Tishri 30 30 30
Heshvan 29 29 30
Kislev 29 30 30
Tevet 29 29 29
Shevat 30 30 30
Adar   I 30 30 30
Adar   II 29 29 29
Nisan 30 30 30
Iyar 29 29 29
Sivan 30 30 30
Tammuz 29 29 29
Av 30 30 30
Elul 29 29 29
Total: 353   or 383 354   or 384 355   or 385

In a regular year the numbers 30 and 29 alternate; a complete year is created by adding a day to Heshvan, whereas a deficient year is created by removing a day from Kislev.

The alteration of 30 and 29 ensures that when the year starts with a new moon, so does each month.

With the exception of the Shabbat, the weekdays have no names.  They are simply numbered:

yom rishon = “first day” = (Sunday)

yom sheni = “second day” = (Monday)

yom sh’lishi = “third day” = (Tuesday)

yom revi’i = “fourth day” = (Wednesday)

yom chamishi = “fifth day” = (Thursday)

yom shishi = “sixth day” = (Friday)

The week culminates in the seventh day, the Holy Shabbat

According to the Jewish calculation, creation was in the autumn of 3760/ 3761 BCE, slightly later than the traditional Christian figure of 4004 BCE. Thus the year 5701 began in 1940 in the Gregorian calendar and ended in 1941. Using that as a starting point, it is easy to convert years between the two calendars, remembering always that the new years do not coincide so a year in one calendar will always overlap with two years in the other. A year is a leap year if the remainder (in AM) on division by 19 is 3, 6, 8, 11, 14, 17 or 0. Thus 5703, 5706, 5708, 5711, 5714, 5717 and 5719 were leap years with 13 months each, but not the years between, which only had 12 months. This rule is based on the Metonic cycle, which assumes that 19 years exactly equal 235 lunar months. The 19 year cycle is quite accurate. Assuming 365.24219 days for the tropical year, to do better with a fixed cycle would require a cycle of 182 years containing 2,251 months. However, it is not perfect.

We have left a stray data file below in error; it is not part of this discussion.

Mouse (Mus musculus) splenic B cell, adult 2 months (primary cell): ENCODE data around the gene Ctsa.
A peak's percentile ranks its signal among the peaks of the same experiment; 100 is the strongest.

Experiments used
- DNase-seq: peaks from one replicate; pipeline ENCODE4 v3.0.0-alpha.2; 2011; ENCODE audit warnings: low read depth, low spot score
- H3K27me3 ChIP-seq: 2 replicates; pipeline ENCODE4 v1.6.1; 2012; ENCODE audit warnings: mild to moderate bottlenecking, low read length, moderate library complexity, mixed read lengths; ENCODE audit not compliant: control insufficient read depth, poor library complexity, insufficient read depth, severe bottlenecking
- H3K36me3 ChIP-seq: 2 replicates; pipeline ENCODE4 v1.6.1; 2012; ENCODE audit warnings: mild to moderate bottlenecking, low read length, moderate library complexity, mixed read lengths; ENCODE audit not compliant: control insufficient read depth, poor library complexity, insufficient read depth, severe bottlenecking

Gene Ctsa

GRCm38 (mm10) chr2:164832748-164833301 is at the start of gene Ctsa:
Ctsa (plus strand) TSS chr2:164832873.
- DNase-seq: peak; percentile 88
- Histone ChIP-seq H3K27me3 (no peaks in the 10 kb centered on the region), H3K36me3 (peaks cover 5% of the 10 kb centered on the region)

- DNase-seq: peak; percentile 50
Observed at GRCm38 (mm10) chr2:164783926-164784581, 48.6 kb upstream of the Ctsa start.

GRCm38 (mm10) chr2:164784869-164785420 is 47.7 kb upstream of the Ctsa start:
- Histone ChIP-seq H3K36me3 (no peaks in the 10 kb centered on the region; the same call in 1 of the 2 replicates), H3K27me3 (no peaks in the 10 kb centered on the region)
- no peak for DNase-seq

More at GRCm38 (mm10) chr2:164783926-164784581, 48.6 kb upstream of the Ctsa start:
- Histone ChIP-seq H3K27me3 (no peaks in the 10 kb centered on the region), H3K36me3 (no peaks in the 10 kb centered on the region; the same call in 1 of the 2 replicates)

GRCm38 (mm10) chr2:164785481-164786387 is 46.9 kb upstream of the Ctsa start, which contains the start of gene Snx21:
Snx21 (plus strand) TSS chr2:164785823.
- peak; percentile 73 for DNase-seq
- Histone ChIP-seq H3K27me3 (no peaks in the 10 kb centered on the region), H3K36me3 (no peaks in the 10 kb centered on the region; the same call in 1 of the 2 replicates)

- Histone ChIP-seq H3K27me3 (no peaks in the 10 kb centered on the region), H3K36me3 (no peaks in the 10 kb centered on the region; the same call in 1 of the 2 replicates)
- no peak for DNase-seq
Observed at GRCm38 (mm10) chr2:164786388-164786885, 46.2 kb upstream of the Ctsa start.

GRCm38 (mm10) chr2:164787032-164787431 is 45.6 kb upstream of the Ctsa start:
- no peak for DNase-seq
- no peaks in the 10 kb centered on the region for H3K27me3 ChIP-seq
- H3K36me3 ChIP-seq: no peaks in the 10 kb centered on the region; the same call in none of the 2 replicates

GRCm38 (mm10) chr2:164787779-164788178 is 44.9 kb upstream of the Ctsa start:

Jewish month

Civil date of first day of Jewish month

Length of year

353 days 354 days 355 days 383 days 384 days 385 days

First

23 March 23 March 23 March 23 March 23 March

23 March

Second

22 April 22 April 22 April 22 April 22 April

22 April

Third

21 May 21 May 21 May 21 May 21 May

21 May

Fourth

20 June 20 June 20 June 20 June 20 June

20 June

Fifth

19 July 19 July 19 July 19 July 19 July 19 July

Sixth

18 August 18 August 18 August 18 August 18 August

18 August

Seventh

16 September 16 September 16 September 16 September 16 September

16 September

Eighth

16 October 16 October 16 October 16 October 16 October

16 October

Ninth

14 November 14 November 15 November 14 November 14 November

15 November

Tenth

13 December 14 December 15 December 13 December 14 December

15 December

Eleventh

11 January 12 January 13 January 11 January 12 January

13 January

Added month

10 February 11 February

12 February

Twelfth

10 February 11 February 12 February 12 March 13 March

14 March

First 11 March 12 March 13 March 10 April 11 April 12 April

 

 

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Mosaic pavement of a 6th century synagogue at Beth Alpha, Jezreel Valley, northern Israel. It was discovered in 1928. Signs of the zodiac surround the central chariot of the Sun (a Greek motif), while the corners depict the 4 “turning points” (“tekufot”) of the year, solstices and equinoxes, each named for the month in which it occurs–tequfah of Tishrei, (tequfah of Tevet), tequfah of Ni(san), tequfah of Tamuz.